Elements of Tort Law in School Liability
Posted in Legal Questions on March 29, 2017
Child injuries or deaths resulting from faulty playground equipment, inadequate supervision, unsafe premises, sports accidents, or sexual abuse may all stem from negligence. These types of accidents present opportunities for settlements or jury verdicts based on California tort laws. Tort laws involve personal injuries such as slips and falls, car accidents, and medical malpractice.
Torts can be negligent, intentional, or based on strict liability. Understanding tort laws, and when a person can sue a school district for your child’s damages, can help you protect the rights of your child and your family.
The California Tort Claims Act and Sovereign Immunity
Tort law allows one party to bring a claim against another for negligence-related injuries and property damages. These types of injuries can occur anywhere, at any time – in the car, at home, at work, the grocery store, or in school. When a party tries to bring a claim against a governmental agency, however, certain rules apply that do not exist in typical personal injury cases. Several laws affect the government’s liability in the event of injury or death, including those that occur on school grounds. The first such law is sovereign immunity.
Sovereign immunity bars individuals from filing claims against governmental agencies, including schools and school districts. In California, it is still possible to sue a school based on certain limitations and exceptions listed in the California Tort Claims Act (CTCA). The CTCA exposes a school, its employees, and its independent contractors to liability in the event of the defendant’s gross negligence or if the school has appropriate insurance. A school may also be liable for injuries if it failed to carry out a duty the law imposes on the entity, like, for example, implementing fire safety codes and evacuation regulations the law requires.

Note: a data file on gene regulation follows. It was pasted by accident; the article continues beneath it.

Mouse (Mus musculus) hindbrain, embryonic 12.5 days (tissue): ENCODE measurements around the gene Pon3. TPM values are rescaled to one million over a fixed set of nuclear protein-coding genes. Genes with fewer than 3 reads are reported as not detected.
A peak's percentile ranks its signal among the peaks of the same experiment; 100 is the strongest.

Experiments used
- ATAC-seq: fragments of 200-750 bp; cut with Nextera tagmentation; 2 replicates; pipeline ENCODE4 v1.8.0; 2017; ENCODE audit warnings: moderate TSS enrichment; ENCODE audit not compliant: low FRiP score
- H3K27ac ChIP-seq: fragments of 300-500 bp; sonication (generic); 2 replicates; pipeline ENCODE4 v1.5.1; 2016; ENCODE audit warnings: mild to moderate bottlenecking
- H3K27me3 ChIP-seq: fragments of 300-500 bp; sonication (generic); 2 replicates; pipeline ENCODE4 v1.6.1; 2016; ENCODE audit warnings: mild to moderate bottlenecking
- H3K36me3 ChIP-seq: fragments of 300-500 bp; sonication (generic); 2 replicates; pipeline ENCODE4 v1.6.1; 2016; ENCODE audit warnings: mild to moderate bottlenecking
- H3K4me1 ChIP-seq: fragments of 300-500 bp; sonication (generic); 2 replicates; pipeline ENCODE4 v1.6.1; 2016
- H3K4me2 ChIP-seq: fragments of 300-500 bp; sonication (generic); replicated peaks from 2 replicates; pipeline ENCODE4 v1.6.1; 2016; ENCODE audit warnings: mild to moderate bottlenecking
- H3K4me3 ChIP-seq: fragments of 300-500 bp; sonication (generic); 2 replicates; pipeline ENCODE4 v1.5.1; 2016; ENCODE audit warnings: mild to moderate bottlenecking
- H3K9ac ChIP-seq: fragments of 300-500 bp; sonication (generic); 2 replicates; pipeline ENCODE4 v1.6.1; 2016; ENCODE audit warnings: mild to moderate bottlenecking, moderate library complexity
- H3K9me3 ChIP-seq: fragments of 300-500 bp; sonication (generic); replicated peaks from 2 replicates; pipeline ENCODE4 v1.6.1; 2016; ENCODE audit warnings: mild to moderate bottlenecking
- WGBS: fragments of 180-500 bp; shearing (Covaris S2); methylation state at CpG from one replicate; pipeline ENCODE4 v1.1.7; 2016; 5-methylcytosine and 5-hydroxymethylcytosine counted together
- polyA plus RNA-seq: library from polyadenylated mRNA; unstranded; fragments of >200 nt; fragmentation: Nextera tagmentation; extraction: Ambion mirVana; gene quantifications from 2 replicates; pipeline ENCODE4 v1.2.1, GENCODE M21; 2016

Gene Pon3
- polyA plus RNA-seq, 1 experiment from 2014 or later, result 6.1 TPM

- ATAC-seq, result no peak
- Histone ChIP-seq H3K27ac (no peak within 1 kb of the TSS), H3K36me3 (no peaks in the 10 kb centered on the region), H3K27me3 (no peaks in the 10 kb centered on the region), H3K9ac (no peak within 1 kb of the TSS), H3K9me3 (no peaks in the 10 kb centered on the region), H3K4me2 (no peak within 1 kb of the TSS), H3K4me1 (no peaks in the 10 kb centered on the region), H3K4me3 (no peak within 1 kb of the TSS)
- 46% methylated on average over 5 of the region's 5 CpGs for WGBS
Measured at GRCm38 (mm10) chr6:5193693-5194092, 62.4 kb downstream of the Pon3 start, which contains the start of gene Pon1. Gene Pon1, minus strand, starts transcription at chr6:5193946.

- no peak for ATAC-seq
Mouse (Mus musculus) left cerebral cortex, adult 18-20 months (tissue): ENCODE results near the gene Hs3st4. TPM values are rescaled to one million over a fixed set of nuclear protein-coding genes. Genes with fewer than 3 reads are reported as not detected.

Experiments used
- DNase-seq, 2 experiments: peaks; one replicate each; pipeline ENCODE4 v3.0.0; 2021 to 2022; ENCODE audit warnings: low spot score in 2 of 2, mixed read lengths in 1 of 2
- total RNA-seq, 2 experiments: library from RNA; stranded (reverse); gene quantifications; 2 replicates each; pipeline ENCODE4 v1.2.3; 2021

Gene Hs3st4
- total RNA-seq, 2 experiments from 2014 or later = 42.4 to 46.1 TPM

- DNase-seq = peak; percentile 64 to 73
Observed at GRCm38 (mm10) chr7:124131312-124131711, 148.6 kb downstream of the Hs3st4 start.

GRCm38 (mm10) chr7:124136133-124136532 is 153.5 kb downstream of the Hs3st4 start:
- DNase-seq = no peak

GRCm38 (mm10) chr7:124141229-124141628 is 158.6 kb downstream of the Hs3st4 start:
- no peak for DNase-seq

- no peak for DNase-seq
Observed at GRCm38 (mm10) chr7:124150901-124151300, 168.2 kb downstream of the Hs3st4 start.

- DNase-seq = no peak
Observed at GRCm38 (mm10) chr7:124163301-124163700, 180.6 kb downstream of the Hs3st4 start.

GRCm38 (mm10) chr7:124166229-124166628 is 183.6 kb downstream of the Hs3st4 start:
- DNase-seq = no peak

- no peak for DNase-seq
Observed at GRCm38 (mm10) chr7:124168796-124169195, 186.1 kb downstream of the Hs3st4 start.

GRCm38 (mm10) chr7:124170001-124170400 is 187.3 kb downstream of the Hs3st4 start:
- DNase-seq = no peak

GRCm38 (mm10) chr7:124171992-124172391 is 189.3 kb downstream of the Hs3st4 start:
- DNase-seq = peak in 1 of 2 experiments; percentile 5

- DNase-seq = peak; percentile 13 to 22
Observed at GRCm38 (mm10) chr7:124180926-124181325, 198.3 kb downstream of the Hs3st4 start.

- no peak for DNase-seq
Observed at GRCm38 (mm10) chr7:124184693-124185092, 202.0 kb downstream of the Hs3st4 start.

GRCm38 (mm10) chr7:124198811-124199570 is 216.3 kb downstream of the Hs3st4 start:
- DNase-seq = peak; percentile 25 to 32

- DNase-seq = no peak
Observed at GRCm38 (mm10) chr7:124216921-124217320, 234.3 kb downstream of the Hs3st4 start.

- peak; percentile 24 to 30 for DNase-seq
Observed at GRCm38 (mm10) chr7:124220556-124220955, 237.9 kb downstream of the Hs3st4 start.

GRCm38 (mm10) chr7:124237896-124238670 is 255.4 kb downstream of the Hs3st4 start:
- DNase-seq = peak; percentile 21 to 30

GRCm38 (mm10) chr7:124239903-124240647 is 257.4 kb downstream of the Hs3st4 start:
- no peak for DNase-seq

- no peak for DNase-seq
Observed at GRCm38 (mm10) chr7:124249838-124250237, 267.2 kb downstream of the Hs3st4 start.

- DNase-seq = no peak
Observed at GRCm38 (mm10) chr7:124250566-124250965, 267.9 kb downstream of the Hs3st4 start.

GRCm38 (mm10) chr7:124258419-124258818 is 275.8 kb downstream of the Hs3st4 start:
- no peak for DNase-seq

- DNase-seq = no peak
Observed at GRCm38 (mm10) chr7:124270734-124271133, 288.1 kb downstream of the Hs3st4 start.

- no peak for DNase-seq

Types of Torts in School-Related Injuries
School-related injuries can take many shapes and forms and involve a variety of tort laws. Some accidents may stem from negligence, while others from intent to harm or the laws of strict liability. Negligence-related school liabilities may include:
- Inadequate supervision.
- School bus accidents.
- Children injured while crossing school crosswalks.
- Playground injuries.
- Food poisoning from school meals.
- Slips and falls on school premises.
- Exposure to hazardous materials or chemicals.
- Sports-related injuries.
- Inadequate emergency preparedness.
- Failure to evacuate children properly.
A personal injury lawyer can determine the merit of your negligence-based claim against a school and determine whether you have the right to sue based on the rules of the CTCA. Often, an entity must have exhibited gross negligence to qualify as an exception to sovereign immunity. Intentional torts that could lead to school liability include bullying and abuse. A child bullying another child is one example, but an adult employee may also abuse or inflict harm on students. If an employee commits this offense, the school district may be liable for negligent hiring, training, or retention practices.
Finally, school-related torts may take the shape of strict liability. Strict liability exists when a defendant committed a wrongful act without intent or without negligence. This may seem counterintuitive, but it makes sense in situations wherein the defendant should have reasonably prevented the cause of the harm. A plaintiff may hold a school responsible on the basis of strict liability if a student injury involved a dangerous or defective product, abnormally dangerous activities, or animal attacks such as dog bites. For example, a manufacturer is strictly liable for defective playground equipment that causes injury, regardless of its own negligence.
School liability is a complex area that involves many elements of tort law. If your child suffered an injury on school grounds, during a school-related activity, or while in the care of an on-duty school employee, speak to an attorney right away.